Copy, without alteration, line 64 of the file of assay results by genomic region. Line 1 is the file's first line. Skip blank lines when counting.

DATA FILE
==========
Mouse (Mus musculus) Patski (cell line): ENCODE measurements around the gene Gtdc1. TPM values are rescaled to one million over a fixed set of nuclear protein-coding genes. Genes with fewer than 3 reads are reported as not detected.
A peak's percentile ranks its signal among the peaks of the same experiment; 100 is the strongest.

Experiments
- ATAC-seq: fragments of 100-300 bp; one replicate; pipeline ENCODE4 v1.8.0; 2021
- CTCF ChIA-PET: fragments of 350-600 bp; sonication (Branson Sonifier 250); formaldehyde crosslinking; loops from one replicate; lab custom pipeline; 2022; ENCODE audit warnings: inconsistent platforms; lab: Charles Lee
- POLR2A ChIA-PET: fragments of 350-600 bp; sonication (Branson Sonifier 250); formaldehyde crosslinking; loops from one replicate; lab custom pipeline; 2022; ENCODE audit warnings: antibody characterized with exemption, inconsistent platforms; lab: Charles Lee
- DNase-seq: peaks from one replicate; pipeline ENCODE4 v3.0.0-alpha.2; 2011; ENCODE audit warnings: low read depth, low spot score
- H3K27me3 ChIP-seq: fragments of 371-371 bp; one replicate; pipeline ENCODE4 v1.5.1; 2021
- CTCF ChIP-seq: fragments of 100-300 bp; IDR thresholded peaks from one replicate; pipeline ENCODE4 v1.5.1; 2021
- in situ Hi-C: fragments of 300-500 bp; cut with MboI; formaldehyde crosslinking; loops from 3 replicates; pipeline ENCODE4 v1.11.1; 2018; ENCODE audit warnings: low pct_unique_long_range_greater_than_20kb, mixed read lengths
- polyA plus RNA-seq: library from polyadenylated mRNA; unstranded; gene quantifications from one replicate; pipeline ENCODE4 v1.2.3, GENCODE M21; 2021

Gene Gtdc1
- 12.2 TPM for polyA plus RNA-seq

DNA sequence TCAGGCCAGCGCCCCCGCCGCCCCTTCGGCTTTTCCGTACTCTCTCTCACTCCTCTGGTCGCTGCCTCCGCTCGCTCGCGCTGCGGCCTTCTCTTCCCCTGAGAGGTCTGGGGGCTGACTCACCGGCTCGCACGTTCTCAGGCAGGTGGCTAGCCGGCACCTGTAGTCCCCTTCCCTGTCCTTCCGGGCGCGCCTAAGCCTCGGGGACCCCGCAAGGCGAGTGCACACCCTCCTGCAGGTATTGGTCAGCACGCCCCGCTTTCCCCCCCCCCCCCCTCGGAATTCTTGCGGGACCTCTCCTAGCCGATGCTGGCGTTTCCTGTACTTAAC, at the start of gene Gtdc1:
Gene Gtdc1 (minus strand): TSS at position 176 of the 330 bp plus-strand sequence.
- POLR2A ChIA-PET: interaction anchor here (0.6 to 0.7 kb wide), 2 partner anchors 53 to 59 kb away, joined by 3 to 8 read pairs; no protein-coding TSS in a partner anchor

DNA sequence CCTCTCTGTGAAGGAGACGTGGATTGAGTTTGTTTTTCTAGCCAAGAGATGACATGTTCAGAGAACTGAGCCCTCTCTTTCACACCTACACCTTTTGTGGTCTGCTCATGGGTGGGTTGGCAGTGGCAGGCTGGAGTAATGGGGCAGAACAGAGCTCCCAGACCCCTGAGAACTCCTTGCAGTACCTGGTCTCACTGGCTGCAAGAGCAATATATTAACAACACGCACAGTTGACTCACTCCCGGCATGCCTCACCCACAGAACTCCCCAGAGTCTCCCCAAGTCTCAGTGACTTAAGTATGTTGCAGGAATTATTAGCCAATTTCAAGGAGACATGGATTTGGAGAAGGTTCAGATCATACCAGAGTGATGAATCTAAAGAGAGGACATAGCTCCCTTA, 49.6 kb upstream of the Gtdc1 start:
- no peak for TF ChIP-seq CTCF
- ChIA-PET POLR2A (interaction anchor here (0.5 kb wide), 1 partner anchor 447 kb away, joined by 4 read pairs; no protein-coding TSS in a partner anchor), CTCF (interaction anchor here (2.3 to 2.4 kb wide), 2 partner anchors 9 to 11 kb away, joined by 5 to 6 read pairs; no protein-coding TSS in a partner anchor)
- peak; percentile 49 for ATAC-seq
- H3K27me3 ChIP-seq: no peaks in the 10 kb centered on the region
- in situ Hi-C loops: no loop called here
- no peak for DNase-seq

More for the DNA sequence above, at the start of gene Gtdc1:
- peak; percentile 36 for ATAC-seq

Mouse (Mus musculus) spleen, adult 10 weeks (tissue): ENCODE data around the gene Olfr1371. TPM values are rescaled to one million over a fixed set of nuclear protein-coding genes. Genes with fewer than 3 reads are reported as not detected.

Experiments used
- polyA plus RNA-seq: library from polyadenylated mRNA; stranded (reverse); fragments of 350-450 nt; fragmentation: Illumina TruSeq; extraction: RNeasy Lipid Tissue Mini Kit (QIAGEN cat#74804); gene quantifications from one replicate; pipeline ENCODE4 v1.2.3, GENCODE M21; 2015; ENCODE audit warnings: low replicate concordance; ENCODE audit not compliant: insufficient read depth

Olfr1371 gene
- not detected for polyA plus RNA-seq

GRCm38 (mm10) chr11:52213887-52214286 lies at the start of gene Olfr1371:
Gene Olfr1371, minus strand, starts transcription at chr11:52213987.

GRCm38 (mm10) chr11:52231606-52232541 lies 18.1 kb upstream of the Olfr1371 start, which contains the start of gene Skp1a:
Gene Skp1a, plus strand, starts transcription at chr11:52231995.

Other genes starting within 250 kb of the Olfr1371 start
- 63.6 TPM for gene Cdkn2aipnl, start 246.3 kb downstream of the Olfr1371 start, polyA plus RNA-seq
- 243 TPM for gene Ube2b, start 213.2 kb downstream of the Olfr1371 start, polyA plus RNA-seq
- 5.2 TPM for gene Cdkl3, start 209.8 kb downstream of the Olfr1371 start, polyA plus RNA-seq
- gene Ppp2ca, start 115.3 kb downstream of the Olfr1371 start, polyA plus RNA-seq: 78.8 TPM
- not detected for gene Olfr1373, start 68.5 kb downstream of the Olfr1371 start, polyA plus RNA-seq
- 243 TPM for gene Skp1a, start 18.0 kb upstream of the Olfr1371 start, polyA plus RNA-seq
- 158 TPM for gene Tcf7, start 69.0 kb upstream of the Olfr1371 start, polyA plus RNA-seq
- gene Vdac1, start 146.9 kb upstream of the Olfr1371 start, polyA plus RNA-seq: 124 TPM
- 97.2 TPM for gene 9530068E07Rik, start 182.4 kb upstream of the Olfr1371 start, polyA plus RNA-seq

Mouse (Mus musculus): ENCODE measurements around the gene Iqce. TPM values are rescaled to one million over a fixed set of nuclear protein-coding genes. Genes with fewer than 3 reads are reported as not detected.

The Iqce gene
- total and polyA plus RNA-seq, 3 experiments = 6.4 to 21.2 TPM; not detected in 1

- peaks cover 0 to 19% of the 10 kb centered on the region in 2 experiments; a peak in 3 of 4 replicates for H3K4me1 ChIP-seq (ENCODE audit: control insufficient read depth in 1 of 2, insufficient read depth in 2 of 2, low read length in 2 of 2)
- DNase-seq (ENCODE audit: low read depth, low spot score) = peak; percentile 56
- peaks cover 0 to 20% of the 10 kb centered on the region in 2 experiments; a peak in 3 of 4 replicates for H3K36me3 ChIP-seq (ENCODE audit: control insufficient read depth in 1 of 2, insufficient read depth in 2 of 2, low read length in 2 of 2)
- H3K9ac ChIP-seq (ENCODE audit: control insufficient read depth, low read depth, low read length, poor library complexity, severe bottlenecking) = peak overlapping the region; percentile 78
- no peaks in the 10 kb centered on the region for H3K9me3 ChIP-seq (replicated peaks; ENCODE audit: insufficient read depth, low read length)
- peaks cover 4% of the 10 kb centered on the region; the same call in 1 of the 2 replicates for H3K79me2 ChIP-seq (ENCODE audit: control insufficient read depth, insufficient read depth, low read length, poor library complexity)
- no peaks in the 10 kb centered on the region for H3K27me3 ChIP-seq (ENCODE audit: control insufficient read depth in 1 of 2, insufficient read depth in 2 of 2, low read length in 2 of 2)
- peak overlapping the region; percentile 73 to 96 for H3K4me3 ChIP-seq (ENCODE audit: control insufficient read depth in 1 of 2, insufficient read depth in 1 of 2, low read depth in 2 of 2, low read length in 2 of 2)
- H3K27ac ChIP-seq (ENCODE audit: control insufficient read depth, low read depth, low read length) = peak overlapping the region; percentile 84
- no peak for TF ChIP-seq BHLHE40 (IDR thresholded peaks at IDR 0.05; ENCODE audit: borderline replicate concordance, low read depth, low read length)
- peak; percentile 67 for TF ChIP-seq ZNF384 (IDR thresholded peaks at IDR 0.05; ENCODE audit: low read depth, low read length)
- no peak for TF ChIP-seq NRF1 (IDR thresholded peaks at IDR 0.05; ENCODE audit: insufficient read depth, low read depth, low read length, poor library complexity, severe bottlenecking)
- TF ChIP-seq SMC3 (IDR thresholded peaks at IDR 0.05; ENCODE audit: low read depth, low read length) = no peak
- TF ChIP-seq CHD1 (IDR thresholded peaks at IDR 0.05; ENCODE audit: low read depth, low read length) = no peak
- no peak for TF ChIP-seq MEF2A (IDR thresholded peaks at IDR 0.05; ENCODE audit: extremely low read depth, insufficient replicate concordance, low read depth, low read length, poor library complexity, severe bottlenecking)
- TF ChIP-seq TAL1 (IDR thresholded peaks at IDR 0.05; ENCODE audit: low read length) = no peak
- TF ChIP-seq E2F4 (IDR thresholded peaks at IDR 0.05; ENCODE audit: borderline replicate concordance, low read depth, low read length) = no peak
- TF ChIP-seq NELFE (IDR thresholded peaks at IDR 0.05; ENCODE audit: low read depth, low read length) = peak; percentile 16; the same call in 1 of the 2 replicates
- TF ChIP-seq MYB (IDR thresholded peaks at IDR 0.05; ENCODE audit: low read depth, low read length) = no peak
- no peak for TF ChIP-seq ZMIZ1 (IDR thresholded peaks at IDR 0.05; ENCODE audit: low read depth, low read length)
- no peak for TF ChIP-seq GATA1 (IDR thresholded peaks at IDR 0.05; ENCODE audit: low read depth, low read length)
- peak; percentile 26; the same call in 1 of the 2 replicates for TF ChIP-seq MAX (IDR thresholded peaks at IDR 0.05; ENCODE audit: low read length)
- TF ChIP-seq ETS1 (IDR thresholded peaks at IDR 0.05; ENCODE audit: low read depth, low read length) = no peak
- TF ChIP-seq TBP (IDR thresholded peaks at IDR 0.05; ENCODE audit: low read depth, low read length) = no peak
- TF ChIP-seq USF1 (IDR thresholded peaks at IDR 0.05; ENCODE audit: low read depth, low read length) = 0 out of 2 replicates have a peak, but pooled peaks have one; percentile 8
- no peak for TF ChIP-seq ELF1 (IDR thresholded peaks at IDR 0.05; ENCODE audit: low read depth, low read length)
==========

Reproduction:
- TF ChIP-seq E2F4 (IDR thresholded peaks at IDR 0.05; ENCODE audit: borderline replicate concordance, low read depth, low read length) = no peak